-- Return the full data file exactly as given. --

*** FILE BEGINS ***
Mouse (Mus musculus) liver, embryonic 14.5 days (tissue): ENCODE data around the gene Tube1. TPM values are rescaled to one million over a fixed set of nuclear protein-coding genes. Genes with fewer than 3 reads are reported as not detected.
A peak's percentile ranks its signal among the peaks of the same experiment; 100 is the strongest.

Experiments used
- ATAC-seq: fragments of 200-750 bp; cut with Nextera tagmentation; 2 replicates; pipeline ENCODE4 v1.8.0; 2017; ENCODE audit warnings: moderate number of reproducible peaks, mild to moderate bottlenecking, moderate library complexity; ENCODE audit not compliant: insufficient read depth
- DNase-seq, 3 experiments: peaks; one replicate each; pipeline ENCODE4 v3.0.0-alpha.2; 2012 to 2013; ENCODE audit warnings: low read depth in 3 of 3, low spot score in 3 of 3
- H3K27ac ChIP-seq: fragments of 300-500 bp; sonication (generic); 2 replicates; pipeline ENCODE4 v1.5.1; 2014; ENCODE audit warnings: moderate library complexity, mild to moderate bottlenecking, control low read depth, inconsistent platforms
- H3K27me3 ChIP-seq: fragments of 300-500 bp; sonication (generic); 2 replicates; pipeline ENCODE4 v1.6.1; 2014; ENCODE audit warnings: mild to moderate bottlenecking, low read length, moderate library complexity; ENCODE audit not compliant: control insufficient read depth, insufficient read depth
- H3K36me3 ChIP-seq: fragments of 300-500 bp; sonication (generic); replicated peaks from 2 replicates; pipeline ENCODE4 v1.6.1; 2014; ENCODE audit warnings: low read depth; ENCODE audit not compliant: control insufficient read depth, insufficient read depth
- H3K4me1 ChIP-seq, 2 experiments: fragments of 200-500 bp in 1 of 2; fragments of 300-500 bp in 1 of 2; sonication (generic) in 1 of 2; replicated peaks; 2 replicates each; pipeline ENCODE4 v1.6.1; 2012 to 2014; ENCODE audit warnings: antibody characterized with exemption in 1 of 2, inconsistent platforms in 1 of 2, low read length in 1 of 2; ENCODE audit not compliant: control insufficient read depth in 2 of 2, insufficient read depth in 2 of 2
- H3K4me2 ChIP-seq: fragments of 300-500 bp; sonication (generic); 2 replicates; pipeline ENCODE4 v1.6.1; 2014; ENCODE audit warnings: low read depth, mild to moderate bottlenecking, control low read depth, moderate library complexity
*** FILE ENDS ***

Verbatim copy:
Mouse (Mus musculus) liver, embryonic 14.5 days (tissue): ENCODE data around the gene Tube1. TPM values are rescaled to one million over a fixed set of nuclear protein-coding genes. Genes with fewer than 3 reads are reported as not detected.
A peak's percentile ranks its signal among the peaks of the same experiment; 100 is the strongest.

Experiments used
- ATAC-seq: fragments of 200-750 bp; cut with Nextera tagmentation; 2 replicates; pipeline ENCODE4 v1.8.0; 2017; ENCODE audit warnings: moderate number of reproducible peaks, mild to moderate bottlenecking, moderate library complexity; ENCODE audit not compliant: insufficient read depth
- DNase-seq, 3 experiments: peaks; one replicate each; pipeline ENCODE4 v3.0.0-alpha.2; 2012 to 2013; ENCODE audit warnings: low read depth in 3 of 3, low spot score in 3 of 3
- H3K27ac ChIP-seq: fragments of 300-500 bp; sonication (generic); 2 replicates; pipeline ENCODE4 v1.5.1; 2014; ENCODE audit warnings: moderate library complexity, mild to moderate bottlenecking, control low read depth, inconsistent platforms
- H3K27me3 ChIP-seq: fragments of 300-500 bp; sonication (generic); 2 replicates; pipeline ENCODE4 v1.6.1; 2014; ENCODE audit warnings: mild to moderate bottlenecking, low read length, moderate library complexity; ENCODE audit not compliant: control insufficient read depth, insufficient read depth
- H3K36me3 ChIP-seq: fragments of 300-500 bp; sonication (generic); replicated peaks from 2 replicates; pipeline ENCODE4 v1.6.1; 2014; ENCODE audit warnings: low read depth; ENCODE audit not compliant: control insufficient read depth, insufficient read depth
- H3K4me1 ChIP-seq, 2 experiments: fragments of 200-500 bp in 1 of 2; fragments of 300-500 bp in 1 of 2; sonication (generic) in 1 of 2; replicated peaks; 2 replicates each; pipeline ENCODE4 v1.6.1; 2012 to 2014; ENCODE audit warnings: antibody characterized with exemption in 1 of 2, inconsistent platforms in 1 of 2, low read length in 1 of 2; ENCODE audit not compliant: control insufficient read depth in 2 of 2, insufficient read depth in 2 of 2
- H3K4me2 ChIP-seq: fragments of 300-500 bp; sonication (generic); 2 replicates; pipeline ENCODE4 v1.6.1; 2014; ENCODE audit warnings: low read depth, mild to moderate bottlenecking, control low read depth, moderate library complexity